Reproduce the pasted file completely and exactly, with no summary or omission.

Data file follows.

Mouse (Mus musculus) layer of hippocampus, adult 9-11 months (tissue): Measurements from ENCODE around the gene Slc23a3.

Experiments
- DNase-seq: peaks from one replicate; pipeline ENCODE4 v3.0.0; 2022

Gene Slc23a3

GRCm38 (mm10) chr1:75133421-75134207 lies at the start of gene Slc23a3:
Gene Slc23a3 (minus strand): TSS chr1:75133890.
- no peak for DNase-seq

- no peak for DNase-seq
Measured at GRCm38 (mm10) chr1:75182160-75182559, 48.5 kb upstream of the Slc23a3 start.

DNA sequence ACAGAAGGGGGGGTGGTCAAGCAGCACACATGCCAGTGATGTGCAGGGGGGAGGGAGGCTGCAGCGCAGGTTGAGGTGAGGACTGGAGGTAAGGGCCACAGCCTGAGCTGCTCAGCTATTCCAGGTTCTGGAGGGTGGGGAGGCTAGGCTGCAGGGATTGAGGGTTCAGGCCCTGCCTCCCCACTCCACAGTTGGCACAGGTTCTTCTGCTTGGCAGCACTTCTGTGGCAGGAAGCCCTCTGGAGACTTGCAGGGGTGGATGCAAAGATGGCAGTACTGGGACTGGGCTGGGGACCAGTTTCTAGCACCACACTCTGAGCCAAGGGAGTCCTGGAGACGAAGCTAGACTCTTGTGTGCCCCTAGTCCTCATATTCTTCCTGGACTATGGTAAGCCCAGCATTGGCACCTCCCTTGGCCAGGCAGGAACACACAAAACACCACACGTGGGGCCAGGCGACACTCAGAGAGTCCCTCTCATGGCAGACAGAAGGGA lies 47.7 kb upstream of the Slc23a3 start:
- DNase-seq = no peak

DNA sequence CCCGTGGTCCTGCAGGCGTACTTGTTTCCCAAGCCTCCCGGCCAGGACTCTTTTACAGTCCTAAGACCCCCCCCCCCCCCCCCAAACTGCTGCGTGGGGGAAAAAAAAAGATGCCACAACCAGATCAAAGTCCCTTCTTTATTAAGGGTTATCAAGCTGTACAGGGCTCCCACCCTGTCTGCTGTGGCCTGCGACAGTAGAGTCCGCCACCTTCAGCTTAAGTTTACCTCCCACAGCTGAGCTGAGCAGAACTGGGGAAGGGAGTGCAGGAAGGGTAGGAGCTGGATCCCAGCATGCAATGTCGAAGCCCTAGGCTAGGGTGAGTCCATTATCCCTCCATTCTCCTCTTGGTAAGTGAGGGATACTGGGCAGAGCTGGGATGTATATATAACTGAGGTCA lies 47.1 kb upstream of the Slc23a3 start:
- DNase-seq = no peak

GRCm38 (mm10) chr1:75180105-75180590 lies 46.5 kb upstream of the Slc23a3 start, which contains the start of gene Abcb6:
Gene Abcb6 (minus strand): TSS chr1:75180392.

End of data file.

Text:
Mouse (Mus musculus) layer of hippocampus, adult 9-11 months (tissue): Measurements from ENCODE around the gene Slc23a3.

Experiments
- DNase-seq: peaks from one replicate; pipeline ENCODE4 v3.0.0; 2022

Gene Slc23a3

GRCm38 (mm10) chr1:75133421-75134207 lies at the start of gene Slc23a3:
Gene Slc23a3 (minus strand): TSS chr1:75133890.
- no peak for DNase-seq

- no peak for DNase-seq
Measured at GRCm38 (mm10) chr1:75182160-75182559, 48.5 kb upstream of the Slc23a3 start.

DNA sequence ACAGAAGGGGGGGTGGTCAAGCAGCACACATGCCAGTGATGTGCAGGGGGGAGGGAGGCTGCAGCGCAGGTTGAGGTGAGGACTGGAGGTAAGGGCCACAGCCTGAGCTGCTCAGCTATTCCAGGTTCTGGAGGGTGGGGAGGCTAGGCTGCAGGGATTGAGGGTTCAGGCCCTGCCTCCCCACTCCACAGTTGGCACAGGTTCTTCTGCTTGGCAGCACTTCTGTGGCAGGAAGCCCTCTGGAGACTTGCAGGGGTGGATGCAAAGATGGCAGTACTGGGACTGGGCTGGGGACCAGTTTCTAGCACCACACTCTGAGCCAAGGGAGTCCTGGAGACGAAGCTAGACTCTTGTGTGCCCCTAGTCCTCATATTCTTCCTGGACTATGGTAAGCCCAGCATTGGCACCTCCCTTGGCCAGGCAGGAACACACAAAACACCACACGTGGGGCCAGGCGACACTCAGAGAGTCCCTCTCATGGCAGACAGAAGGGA lies 47.7 kb upstream of the Slc23a3 start:
- DNase-seq = no peak

DNA sequence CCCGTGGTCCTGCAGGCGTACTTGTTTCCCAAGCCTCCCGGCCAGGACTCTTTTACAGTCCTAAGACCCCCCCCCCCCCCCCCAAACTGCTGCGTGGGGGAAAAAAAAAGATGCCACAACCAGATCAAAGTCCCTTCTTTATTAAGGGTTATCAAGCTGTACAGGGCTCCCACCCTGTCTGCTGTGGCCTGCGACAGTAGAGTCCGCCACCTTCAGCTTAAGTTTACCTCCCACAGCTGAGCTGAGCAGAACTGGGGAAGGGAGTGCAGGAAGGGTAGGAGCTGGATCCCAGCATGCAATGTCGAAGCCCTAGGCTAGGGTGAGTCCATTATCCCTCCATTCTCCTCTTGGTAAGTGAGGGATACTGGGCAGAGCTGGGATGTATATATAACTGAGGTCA lies 47.1 kb upstream of the Slc23a3 start:
- DNase-seq = no peak

GRCm38 (mm10) chr1:75180105-75180590 lies 46.5 kb upstream of the Slc23a3 start, which contains the start of gene Abcb6:
Gene Abcb6 (minus strand): TSS chr1:75180392.